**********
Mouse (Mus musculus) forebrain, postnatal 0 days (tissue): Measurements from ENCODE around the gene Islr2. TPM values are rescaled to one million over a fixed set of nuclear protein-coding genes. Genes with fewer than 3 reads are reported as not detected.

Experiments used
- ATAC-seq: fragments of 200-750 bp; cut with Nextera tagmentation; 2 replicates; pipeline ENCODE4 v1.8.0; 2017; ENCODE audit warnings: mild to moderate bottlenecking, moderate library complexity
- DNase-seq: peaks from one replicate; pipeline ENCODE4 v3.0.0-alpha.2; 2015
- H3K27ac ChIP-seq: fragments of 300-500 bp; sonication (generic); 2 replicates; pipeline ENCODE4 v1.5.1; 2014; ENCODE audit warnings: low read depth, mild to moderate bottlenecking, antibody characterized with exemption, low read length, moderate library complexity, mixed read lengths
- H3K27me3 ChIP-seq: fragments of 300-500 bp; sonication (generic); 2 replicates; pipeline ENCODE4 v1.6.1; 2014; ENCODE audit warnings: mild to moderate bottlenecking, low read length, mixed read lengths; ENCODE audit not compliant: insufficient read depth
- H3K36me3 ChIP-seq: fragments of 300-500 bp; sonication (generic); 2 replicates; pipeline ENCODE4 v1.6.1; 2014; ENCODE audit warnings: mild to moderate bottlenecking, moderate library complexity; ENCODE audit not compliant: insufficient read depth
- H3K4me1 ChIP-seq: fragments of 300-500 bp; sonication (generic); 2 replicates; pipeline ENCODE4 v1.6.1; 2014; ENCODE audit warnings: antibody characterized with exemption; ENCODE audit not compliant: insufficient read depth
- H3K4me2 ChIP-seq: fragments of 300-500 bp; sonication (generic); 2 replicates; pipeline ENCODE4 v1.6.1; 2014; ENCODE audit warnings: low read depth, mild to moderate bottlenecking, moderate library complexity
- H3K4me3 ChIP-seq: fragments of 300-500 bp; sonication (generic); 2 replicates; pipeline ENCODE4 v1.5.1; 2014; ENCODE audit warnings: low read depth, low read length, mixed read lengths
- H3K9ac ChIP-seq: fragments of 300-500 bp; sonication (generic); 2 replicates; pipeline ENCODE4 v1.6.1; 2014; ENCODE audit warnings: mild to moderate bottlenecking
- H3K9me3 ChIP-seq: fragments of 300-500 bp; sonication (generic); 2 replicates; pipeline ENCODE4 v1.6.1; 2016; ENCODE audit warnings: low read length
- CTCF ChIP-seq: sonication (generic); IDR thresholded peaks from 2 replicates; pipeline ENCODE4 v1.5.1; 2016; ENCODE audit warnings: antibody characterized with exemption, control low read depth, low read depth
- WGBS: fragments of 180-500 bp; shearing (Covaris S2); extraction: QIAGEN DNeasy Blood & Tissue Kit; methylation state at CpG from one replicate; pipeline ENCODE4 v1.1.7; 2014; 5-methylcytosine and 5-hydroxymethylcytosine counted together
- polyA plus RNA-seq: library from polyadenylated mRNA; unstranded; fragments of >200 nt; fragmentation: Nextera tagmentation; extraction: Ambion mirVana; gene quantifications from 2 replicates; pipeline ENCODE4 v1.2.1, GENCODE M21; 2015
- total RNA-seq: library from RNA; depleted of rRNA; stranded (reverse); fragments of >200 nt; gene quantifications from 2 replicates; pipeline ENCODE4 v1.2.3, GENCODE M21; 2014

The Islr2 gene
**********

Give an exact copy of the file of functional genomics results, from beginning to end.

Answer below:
Mouse (Mus musculus) forebrain, postnatal 0 days (tissue): Measurements from ENCODE around the gene Islr2. TPM values are rescaled to one million over a fixed set of nuclear protein-coding genes. Genes with fewer than 3 reads are reported as not detected.

Experiments used
- ATAC-seq: fragments of 200-750 bp; cut with Nextera tagmentation; 2 replicates; pipeline ENCODE4 v1.8.0; 2017; ENCODE audit warnings: mild to moderate bottlenecking, moderate library complexity
- DNase-seq: peaks from one replicate; pipeline ENCODE4 v3.0.0-alpha.2; 2015
- H3K27ac ChIP-seq: fragments of 300-500 bp; sonication (generic); 2 replicates; pipeline ENCODE4 v1.5.1; 2014; ENCODE audit warnings: low read depth, mild to moderate bottlenecking, antibody characterized with exemption, low read length, moderate library complexity, mixed read lengths
- H3K27me3 ChIP-seq: fragments of 300-500 bp; sonication (generic); 2 replicates; pipeline ENCODE4 v1.6.1; 2014; ENCODE audit warnings: mild to moderate bottlenecking, low read length, mixed read lengths; ENCODE audit not compliant: insufficient read depth
- H3K36me3 ChIP-seq: fragments of 300-500 bp; sonication (generic); 2 replicates; pipeline ENCODE4 v1.6.1; 2014; ENCODE audit warnings: mild to moderate bottlenecking, moderate library complexity; ENCODE audit not compliant: insufficient read depth
- H3K4me1 ChIP-seq: fragments of 300-500 bp; sonication (generic); 2 replicates; pipeline ENCODE4 v1.6.1; 2014; ENCODE audit warnings: antibody characterized with exemption; ENCODE audit not compliant: insufficient read depth
- H3K4me2 ChIP-seq: fragments of 300-500 bp; sonication (generic); 2 replicates; pipeline ENCODE4 v1.6.1; 2014; ENCODE audit warnings: low read depth, mild to moderate bottlenecking, moderate library complexity
- H3K4me3 ChIP-seq: fragments of 300-500 bp; sonication (generic); 2 replicates; pipeline ENCODE4 v1.5.1; 2014; ENCODE audit warnings: low read depth, low read length, mixed read lengths
- H3K9ac ChIP-seq: fragments of 300-500 bp; sonication (generic); 2 replicates; pipeline ENCODE4 v1.6.1; 2014; ENCODE audit warnings: mild to moderate bottlenecking
- H3K9me3 ChIP-seq: fragments of 300-500 bp; sonication (generic); 2 replicates; pipeline ENCODE4 v1.6.1; 2016; ENCODE audit warnings: low read length
- CTCF ChIP-seq: sonication (generic); IDR thresholded peaks from 2 replicates; pipeline ENCODE4 v1.5.1; 2016; ENCODE audit warnings: antibody characterized with exemption, control low read depth, low read depth
- WGBS: fragments of 180-500 bp; shearing (Covaris S2); extraction: QIAGEN DNeasy Blood & Tissue Kit; methylation state at CpG from one replicate; pipeline ENCODE4 v1.1.7; 2014; 5-methylcytosine and 5-hydroxymethylcytosine counted together
- polyA plus RNA-seq: library from polyadenylated mRNA; unstranded; fragments of >200 nt; fragmentation: Nextera tagmentation; extraction: Ambion mirVana; gene quantifications from 2 replicates; pipeline ENCODE4 v1.2.1, GENCODE M21; 2015
- total RNA-seq: library from RNA; depleted of rRNA; stranded (reverse); fragments of >200 nt; gene quantifications from 2 replicates; pipeline ENCODE4 v1.2.3, GENCODE M21; 2014

The Islr2 gene